Oslo Bike Polo

What’s going on? Bike polo, of course! We spend a Sunday watching bike polo in Oslo. This is how it went down:

Text: Silje Strømmen
Photos: Mari Oshaug

It’s Sunday and it’s the beginning of May. As we arrive a quarter to two at Kristiparken (aka Oslo Bike Polo HQ) we are greeted by Séan and Sébastian. The sun is out, and by the looks of it, it will be a great day for some polo. The guys start setting up the court: wooden planks to cover up the gaps in the construction surrounding the court, fixing bikes and placing two goals on each side of the court. One by one the rest of the gang start arriving, each one greeted by hugs and smiles. From a speaker Rodriguez’s Sugar Man is playing.

45 minutes later enough players have turned up, and after a short detour where the pink ball was nowhere to be found, the game can begin. Normally the gang spend most of the afternoon at the court, just hanging out, playing, and drinking beers and barbequing. Beginners are always welcomed, although the team has noticed that if they put “beginners welcome” in the Facebook event more tend to turn up. Today’s round attracts one new player, and several curious onlookers.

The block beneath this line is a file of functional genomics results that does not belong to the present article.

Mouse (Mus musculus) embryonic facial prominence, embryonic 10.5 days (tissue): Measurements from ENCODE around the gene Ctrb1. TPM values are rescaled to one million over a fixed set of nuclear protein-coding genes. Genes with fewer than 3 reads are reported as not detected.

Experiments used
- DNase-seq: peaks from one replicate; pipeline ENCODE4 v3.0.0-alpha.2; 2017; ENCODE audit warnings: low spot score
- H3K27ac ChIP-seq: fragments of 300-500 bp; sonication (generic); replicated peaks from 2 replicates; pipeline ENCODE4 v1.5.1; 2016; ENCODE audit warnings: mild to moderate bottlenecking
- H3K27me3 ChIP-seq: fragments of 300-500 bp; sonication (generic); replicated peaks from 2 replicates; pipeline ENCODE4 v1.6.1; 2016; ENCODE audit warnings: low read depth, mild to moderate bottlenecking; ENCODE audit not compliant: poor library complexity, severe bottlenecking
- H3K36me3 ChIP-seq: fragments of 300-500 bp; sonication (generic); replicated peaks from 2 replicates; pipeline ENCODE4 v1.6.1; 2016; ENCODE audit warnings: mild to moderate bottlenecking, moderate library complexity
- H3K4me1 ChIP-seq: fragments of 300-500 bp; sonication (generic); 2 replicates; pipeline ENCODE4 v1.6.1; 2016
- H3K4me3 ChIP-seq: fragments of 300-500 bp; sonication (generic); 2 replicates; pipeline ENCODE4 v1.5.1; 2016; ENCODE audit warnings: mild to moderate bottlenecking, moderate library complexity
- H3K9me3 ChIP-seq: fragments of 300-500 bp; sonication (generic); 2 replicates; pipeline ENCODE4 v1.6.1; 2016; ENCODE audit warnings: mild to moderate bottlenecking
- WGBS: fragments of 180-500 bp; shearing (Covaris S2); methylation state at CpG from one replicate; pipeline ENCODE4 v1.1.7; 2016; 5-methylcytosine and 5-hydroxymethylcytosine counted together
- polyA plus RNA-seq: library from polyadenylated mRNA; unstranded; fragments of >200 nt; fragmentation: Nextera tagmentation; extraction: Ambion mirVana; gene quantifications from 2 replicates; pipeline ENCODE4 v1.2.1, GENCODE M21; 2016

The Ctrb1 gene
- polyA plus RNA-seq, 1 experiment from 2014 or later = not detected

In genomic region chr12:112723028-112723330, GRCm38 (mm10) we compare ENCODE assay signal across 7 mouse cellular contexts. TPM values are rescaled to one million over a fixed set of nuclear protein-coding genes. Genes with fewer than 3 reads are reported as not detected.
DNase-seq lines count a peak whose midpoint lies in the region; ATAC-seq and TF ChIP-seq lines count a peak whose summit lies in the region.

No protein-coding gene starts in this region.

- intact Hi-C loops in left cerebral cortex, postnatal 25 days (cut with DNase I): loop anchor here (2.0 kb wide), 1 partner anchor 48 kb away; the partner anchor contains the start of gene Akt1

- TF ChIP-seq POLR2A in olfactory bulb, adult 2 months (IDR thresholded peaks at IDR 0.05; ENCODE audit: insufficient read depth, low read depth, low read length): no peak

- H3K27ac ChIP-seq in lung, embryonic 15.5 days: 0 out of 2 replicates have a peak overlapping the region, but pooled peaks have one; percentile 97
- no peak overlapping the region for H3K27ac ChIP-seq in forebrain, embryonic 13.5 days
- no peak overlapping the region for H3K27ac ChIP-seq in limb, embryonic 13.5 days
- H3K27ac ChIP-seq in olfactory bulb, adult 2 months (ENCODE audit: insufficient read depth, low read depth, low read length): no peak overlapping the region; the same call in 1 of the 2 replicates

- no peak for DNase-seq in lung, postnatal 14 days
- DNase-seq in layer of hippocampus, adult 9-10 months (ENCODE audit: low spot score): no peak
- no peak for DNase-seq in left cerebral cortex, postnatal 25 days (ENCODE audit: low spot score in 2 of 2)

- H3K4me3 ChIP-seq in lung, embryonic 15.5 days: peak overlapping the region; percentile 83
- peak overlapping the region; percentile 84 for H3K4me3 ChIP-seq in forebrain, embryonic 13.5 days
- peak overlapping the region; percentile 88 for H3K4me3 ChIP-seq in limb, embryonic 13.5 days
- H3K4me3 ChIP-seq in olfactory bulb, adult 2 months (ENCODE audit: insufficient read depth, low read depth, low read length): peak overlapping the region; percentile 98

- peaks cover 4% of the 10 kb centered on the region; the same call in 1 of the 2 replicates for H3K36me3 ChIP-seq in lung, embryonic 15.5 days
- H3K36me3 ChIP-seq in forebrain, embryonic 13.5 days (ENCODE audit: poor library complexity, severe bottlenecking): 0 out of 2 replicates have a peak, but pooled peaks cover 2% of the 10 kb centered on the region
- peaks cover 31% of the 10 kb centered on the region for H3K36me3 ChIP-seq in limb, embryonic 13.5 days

On the court instructions and cheers are being shouted among the players. The game is fast; with a total of six players pedalling back and forth taking turns on being defence or offence trying to put the pink ball in the net. The game is mostly conducted by “playing nice”. It is understood that scuffles and aggressive behaviour is not welcome. Nonetheless, the definition of “niceness” is not always the same, which today leads to an occasional outbreak. Five minutes later though, the guys have hugged it out and the second game of the day begins.

- It’s the adrenalin! Sébastian shouts.
We bet.

The rules

Oslo Bike Polo play an alternate form of cycle polo called Hardcourt. The rules vary slightly by city, but there are three core rules of the play:

1) If you touch the ground with your foot (foot down) you must “tap out” by riding to mid-court and hit a designated area with your mallet.

2) In order to score you must hit the ball across the goal line using the narrow end of the mallet.

3) After scoring a goal, you must wait on your half of the course for the other team to cross the half.

Want to catch a game? Go to Oslo Bike Polo for updated events and news.